2012 Investment Portfolio Returns – A Good Year

by Mike Holman

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Time to take a look at the 2012 investment returns.  You can usually tell the performance by how early in the year this post appears.  When the market has done well, I can’t wait to calculate the return and see how much more money I have.  In bad years, I tend to delay performance calculation.  This year – the numbers look pretty decent.

My portfolio allocation

My portfolio allocation is loosely based on the Canadian Capitalist’s sleepy portfolio. I’ve made a few changes from his portfolio and this is what my desired allocation is:

Asset class ETF Target (%)
Bonds XSB 20
Real return bonds XRB 5
Canadian equity XIU 11
US equity VTI 32
International equity VEA 32

I’ve been a good little indexer this year (for a change), so my actual allocations were pretty close to those numbers.

Past returns

Here are my returns from the last seven years:

Year Return(%)
2006 14.7
2007 4.1
2008 -17.0
2009 20.24
2010 7.3
2011 -1.8
2012 13.3

My annualized rate of return over the seven years is 5.16%. At that rate, $100,000 invested seven years ago would now be worth $142,260.

The rate of inflation over the last six years has been pretty low at just under 2%, so my annual real return is about 3%, which is pretty reasonable.

I have a relatively low amount of Canadian equities (11%) which helped this year as the S&P500 (13.5%) and Europe/Pacific (14.8%) handily outpaced the TSX60 (8.1%).  This doesn’t mean anything, as there are other years where the Canadian index is the winner.  My investment philosophy is to keep my investment fees low and diversify.

How did your investments do last year?

 

 

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{ 4 comments… read them below or add one }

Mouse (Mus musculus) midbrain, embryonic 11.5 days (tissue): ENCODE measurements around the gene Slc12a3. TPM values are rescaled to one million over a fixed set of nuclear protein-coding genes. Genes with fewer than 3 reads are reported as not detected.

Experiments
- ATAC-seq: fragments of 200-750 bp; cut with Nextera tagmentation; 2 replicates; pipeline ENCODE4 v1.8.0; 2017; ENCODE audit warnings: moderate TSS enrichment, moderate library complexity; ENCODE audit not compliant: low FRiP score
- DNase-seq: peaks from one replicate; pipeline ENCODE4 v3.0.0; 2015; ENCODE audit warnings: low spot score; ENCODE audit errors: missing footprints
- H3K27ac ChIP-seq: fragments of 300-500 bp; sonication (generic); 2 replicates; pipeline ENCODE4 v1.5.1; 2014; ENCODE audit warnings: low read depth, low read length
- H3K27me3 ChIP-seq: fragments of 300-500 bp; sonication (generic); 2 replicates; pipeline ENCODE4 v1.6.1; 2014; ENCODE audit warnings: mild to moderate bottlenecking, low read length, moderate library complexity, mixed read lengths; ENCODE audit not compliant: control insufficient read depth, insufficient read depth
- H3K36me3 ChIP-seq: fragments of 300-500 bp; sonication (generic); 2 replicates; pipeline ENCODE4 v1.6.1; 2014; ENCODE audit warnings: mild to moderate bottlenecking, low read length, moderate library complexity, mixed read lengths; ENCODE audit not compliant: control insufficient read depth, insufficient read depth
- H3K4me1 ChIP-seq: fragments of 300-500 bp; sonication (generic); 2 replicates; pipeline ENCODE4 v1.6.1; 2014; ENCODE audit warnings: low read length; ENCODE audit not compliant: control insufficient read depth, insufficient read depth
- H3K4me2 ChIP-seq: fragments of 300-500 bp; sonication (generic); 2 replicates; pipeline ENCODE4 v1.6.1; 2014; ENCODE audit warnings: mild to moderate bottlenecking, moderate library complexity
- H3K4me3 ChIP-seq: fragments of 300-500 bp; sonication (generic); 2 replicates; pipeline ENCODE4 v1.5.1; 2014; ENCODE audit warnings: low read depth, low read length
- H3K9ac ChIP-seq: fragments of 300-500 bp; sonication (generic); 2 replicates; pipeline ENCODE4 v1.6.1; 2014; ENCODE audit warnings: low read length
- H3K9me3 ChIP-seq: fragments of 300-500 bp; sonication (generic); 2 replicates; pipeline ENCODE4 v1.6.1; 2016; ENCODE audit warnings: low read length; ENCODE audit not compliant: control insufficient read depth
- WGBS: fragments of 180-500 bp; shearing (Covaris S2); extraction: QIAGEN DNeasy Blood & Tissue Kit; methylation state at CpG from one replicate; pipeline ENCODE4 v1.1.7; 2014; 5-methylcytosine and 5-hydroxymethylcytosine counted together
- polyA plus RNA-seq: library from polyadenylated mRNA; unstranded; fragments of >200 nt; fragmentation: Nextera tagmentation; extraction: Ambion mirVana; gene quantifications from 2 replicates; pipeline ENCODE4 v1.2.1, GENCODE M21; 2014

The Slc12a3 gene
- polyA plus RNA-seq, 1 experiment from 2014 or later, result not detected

1 Brian Snowdon

Hi Mike – what software/excel spreadsheet are you using to calculate your returns? I bought an inexpensive ROI package but I have to enter the opening and closing values, contributions, withdrawals and dividends for every investment and again for the total portfolio. Do you have any recommendations?

2 Mike Holman

Brian, I use a very simple method which is more of an estimate. I describe it here http://www.moneysmartsblog.com/investment-performance-for-2007/

That method works well as long as your contributions and withdrawals are not a large percentage of the portfolio. Otherwise some sort of XIRR ROI should be calculated which is a pain in the butt.

3 Jungle

Hey Mike

I was wondering if you used XIRR, I think your return be higher and more accurate?

Also I am trying to gather data for 2010 returns. ( I only started doing XIRR in 2011, so I have two years data) Going back 2010 and some our data is hard to find for XIRR.

But your returns are 7.3 % in 2010. Do you recall your asset allocation in 2010? And also which funds you used? (ie us funds?)

4 Bet Crooks

We made about 4% in our largely bonds pension fund, and about 5.5% in our largely stocks other investment fund. The 5.5% is only dividends and realized capital gains. There’s a lot more there in unrealized capital gains, but we don’t count that. (No unrealized capital losses right now.) That’s down a bit from 2011, but then bonds had an amazing year in 2011. Hope 2013 brings us all joy!

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